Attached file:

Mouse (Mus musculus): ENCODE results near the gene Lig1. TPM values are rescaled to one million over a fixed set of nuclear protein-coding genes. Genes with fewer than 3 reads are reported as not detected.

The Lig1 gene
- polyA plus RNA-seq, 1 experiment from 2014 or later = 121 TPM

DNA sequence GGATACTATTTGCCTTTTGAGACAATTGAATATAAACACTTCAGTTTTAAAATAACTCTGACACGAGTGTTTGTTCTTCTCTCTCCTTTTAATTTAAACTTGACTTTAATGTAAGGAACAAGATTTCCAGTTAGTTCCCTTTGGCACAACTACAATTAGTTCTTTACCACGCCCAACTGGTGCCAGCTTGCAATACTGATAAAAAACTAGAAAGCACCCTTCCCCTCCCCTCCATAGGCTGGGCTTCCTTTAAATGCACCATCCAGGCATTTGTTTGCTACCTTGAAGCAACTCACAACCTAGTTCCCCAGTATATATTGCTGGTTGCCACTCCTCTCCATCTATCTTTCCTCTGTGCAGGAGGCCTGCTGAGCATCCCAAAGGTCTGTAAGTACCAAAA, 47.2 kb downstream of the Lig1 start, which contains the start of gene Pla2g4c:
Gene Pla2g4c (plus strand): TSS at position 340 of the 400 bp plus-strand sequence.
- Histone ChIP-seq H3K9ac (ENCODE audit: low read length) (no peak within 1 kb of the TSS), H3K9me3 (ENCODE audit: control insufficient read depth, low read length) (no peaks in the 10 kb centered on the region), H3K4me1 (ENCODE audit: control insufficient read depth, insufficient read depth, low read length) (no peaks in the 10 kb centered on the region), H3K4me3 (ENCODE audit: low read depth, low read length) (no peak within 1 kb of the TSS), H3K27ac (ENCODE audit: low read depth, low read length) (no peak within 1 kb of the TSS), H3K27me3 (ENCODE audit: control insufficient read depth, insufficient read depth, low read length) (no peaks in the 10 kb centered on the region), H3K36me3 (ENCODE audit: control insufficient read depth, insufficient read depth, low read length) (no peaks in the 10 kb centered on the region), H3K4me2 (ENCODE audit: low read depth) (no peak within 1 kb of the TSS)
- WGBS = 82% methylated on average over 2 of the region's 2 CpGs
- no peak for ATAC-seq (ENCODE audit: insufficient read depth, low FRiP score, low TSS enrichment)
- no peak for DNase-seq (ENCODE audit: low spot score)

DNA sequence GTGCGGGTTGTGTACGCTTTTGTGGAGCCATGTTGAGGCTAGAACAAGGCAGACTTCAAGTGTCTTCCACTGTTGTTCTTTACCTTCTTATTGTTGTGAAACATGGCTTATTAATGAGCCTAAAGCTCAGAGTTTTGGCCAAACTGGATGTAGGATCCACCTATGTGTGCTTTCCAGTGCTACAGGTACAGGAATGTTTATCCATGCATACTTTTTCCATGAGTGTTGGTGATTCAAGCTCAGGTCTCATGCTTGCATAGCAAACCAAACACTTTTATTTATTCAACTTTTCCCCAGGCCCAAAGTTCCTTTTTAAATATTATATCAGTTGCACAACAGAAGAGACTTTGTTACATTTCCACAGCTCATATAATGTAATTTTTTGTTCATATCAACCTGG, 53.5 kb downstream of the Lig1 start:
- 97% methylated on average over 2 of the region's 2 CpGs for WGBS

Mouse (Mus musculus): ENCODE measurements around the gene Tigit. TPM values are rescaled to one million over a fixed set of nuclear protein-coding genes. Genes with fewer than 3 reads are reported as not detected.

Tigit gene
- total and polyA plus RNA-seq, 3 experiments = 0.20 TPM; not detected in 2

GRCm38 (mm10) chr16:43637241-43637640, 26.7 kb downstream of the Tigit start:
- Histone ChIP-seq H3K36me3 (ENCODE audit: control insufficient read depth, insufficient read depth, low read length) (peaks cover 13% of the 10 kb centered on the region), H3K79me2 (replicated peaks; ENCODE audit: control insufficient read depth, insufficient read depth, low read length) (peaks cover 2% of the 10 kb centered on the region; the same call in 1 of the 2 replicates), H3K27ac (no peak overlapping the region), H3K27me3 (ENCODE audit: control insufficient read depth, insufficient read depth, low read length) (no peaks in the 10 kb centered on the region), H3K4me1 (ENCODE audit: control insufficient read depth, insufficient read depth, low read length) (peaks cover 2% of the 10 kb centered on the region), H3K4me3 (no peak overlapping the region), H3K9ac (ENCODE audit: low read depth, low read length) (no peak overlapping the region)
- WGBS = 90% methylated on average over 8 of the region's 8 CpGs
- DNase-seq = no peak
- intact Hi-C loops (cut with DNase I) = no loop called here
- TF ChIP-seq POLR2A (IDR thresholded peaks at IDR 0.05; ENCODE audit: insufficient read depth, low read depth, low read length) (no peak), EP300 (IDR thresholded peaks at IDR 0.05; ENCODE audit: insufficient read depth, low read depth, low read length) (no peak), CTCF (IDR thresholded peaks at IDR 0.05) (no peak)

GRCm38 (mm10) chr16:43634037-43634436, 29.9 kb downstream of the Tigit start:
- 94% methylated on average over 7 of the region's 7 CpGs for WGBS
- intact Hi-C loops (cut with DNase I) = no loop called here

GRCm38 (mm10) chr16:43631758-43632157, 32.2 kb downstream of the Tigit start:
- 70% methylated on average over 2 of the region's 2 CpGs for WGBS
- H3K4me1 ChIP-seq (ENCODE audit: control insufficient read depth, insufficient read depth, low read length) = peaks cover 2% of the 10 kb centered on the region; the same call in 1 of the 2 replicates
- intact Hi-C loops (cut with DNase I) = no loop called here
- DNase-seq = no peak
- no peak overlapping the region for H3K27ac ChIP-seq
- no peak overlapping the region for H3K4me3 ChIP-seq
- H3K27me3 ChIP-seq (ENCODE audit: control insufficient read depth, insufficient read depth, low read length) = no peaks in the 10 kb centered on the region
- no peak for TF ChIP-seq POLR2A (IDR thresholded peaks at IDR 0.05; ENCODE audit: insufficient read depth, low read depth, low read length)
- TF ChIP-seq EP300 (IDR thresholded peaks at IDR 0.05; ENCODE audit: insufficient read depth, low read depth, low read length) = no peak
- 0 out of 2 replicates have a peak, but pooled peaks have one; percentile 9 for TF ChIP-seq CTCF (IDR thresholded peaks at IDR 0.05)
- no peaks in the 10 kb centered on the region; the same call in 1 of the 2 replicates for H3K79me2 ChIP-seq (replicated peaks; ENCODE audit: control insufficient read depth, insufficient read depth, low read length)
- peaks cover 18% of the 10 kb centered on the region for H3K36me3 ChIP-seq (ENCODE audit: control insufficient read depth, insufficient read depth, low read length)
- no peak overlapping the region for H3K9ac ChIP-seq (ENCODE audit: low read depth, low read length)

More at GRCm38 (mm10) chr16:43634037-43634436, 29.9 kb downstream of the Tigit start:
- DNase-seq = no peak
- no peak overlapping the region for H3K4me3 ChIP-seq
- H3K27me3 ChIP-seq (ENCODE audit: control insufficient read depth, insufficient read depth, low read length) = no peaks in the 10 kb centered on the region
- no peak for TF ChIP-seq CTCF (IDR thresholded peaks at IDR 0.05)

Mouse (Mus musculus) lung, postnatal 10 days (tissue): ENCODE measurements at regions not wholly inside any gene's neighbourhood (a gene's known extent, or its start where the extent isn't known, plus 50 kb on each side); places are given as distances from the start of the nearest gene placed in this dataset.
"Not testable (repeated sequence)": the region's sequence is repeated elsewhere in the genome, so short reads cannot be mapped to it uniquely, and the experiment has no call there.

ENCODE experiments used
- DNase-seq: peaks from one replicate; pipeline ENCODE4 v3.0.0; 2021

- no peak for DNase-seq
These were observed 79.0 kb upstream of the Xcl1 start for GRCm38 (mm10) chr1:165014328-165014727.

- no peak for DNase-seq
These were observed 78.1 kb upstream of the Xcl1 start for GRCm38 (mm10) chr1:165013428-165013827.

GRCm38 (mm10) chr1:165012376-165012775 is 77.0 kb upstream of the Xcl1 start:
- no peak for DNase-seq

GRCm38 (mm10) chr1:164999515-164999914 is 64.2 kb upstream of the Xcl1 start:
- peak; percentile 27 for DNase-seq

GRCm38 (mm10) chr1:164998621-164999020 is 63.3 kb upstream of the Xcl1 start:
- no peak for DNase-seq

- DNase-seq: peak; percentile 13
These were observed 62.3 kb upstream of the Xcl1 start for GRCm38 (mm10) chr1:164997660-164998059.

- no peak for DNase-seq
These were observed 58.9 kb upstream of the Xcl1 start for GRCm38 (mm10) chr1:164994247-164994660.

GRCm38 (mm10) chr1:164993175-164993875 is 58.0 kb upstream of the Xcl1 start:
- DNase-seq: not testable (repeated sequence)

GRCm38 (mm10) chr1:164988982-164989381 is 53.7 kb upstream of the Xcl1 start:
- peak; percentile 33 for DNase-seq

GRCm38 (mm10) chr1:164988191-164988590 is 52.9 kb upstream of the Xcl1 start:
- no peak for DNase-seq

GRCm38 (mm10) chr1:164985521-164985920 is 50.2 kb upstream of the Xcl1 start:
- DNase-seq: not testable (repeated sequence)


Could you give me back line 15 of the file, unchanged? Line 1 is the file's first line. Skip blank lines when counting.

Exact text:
GRCm38 (mm10) chr16:43637241-43637640, 26.7 kb downstream of the Tigit start: